I’ve always had a soft spot for movies about rogue assassins and how stories about them seem to bring forth a morality play and a theme on redemption. I am not sure, but I guess stories where people who have done despicable things and then they come seeking a form of atonement have always fascinated me; after all, we are human and none of us are perfect and each one have sinned. However, much as I am into these type of stories, I would be lying if I didn’t admit that “human Viagra pill” Olga Kurylenko (Quantum of Solace, Hitman) was the primary reason why I saw “The Assassin Next Door”; an Israeli-action drama directed by Danny Lerner in 2009. The film was originally titled “Kirot” which translates to “Walls” and I sure wish that the American release didn’t have this new title since it just reminds me of that painful Jackie Chan American flick.
Galia (Olga Kurylenko) is an Ukranian sex slave who works in Tel Aviv who tries to escape her captors with another woman (Yana Goor). However, she is unsuccessful and the Russian mob catches them and her companion is brutally killed. The mob boss Roni (Liron Levo) becomes convinced by Mishka (Vladimir Friedman) to give her another chance if she can take on another line of work. This would be the role of an assassin. Galia is supposed to complete some assignments and in exchange she can get a surmountable amount of money and her passport back. Galia agrees so that she can have the chance to come back to see her daughter back home. Now, after a few jobs, Galia is given a small apartment where she befriends a battered wife named Eleanor (Ninette Tayeb). The two develop a bond since they have similar experiences. But things go awry, as Galia is pushed to her limits and chooses to fight against the very Russian mob that employs her…
Ok, let me go straight to the point. “Kirot” (allow me to refer to the film with its original title) is not the type of film that Olga Kurylenko seemed to have been stapled with in Hollywood. In the States, she seemed to have stereotypical roles that display her sexuality. Yes, there is a scene or two that shows her in a sexy outfit and one scene where she was naked, but it wasn’t anything sexual. “Kirot” is a drama that channels themes of redemption, friendship and choices. The premise of the film is quite simple and admittedly, the film is a low-budget affair. But I suppose it made it part of its charm as it uses simplicity and human drama to become its aces rather than action.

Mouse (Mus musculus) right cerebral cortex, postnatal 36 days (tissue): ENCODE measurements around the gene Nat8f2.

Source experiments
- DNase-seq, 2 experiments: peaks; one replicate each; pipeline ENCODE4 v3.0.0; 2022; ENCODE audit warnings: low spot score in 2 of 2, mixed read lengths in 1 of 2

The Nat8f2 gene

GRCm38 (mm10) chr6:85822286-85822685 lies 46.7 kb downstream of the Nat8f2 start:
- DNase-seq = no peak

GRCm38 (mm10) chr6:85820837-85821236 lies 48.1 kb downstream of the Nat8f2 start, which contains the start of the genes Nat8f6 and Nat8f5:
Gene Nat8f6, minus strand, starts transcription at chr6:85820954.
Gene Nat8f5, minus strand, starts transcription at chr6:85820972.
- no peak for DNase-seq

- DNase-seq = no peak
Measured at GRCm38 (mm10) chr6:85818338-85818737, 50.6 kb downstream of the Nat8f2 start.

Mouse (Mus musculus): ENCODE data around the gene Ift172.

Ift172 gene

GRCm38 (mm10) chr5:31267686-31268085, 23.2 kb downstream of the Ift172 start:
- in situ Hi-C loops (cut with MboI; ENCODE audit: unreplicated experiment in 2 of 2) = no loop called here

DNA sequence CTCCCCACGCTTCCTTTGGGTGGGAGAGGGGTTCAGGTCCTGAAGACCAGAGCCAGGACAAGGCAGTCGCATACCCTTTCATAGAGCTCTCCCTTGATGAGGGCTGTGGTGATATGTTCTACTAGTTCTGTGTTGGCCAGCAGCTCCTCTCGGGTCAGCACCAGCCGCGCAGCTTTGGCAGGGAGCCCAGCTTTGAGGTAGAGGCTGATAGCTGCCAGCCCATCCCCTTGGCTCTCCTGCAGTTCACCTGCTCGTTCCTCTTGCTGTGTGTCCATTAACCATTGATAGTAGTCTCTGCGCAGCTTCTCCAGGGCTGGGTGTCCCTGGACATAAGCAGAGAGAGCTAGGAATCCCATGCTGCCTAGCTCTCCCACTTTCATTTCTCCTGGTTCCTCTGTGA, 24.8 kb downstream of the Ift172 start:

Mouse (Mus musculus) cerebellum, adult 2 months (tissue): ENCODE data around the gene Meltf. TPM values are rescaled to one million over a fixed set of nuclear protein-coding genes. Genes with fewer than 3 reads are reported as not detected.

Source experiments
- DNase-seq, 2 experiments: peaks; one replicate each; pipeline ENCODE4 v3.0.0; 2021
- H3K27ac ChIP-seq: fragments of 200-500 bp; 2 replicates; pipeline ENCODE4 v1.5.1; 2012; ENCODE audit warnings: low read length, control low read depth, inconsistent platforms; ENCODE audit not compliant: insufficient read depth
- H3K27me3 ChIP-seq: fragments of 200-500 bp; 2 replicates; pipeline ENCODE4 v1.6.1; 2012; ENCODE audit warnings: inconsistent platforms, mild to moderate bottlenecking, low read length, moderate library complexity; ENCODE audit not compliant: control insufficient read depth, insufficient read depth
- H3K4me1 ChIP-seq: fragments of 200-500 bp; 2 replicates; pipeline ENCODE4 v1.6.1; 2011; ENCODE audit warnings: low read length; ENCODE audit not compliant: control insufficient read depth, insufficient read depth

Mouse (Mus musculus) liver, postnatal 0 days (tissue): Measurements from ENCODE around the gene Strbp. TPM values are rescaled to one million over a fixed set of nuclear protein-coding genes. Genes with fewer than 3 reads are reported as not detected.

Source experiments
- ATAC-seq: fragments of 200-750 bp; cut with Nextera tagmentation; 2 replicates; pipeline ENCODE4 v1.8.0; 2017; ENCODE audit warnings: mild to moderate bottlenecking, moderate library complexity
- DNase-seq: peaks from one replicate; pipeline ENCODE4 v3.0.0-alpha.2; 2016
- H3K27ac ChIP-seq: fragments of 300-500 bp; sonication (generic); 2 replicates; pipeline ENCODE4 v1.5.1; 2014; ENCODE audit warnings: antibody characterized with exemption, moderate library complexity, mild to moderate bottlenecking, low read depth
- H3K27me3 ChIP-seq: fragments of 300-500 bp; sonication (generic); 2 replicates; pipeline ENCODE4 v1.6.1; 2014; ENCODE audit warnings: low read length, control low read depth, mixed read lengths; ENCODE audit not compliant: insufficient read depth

The film takes the relationship between Galia and Eleanor to the central stage. You see the two become odd acquaintances and then as you become privy to their developing trust. Kurylenko and Tayab make for a convincing pair of two women who seek peace and escape; the parallels to their lives are fleshed out by the direction. You see the two women struggle with their crises and confusion, they learn from one another and they seem to learn to understand their lives from another’s life. Both lives were entrenched in misfortune and the two seek to make the right choices. They find themselves through their emotions and how they began to care and sympathize with one another. There was a very touching moment when Galia sought to be ‘cleanse’ and how Eleanor was so confused with a decision. It was a fine display of their reliance to each other; similar tragedies and broken dreams seek like company.
I know some people may see some parts of the drama to feel rather ‘wooden’ but please keep in mind that these are two women who have kept their emotions to themselves for such a long time. Kurylenko and Tayeb do develop chemistry albeit it was a little heavy-handed at some points. The supporting cast was alright, but I did feel that they were caricatures of the criminal element. Please keep in mind that the film has some strong depictions of violence against women, but this was necessary to make the ‘payback’ much more effective.
“Kirot” is a slow-moving affair, so while there are scenes of assassination, the action doesn’t really pick up until the final act. Danny Lerner keeps the action grounded and realistic. The gunfight was pretty intense but it doesn’t feel choreographed, Galia exhibited fear as she fought back, her eyes expressed both anger and anxiety and I thought it was a nice touch for the direction not to portray Galia as a bad-ass but rather a woman who is just trying to survive. The cinematography and mood is kept in a darker tone with muted colors probably to express the bleak situation the two are under.
I suppose “The Assassin Next Door” is a decent fare in the genre of action dramas; it is a straightforward tale of redemption and friendship, it is a story of escaping your past to begin anew, but sometimes we are defined by that past. Only your choices will define you anew, and the right road to take is oftentimes the hardest one to take.
Timid Recommendation to fans of Foreign Films and a Rental for Everyone else. [3 ½ Out of 5 Stars] Note: The film's primary language is English, but it uses the Russian and Hebrew languages more often within its narrative.
Olga Kurylenko goes mean and realistic as a female assassin seeking escape and peace in this Israeli-made film. Mostly known for her sexy roles, it is very refreshing to see her in a more edgy role than usual. Tough, simple and gritty, "The Assassin Next Door" may have been retitled to suit American viewers but it succeeds as an action drama.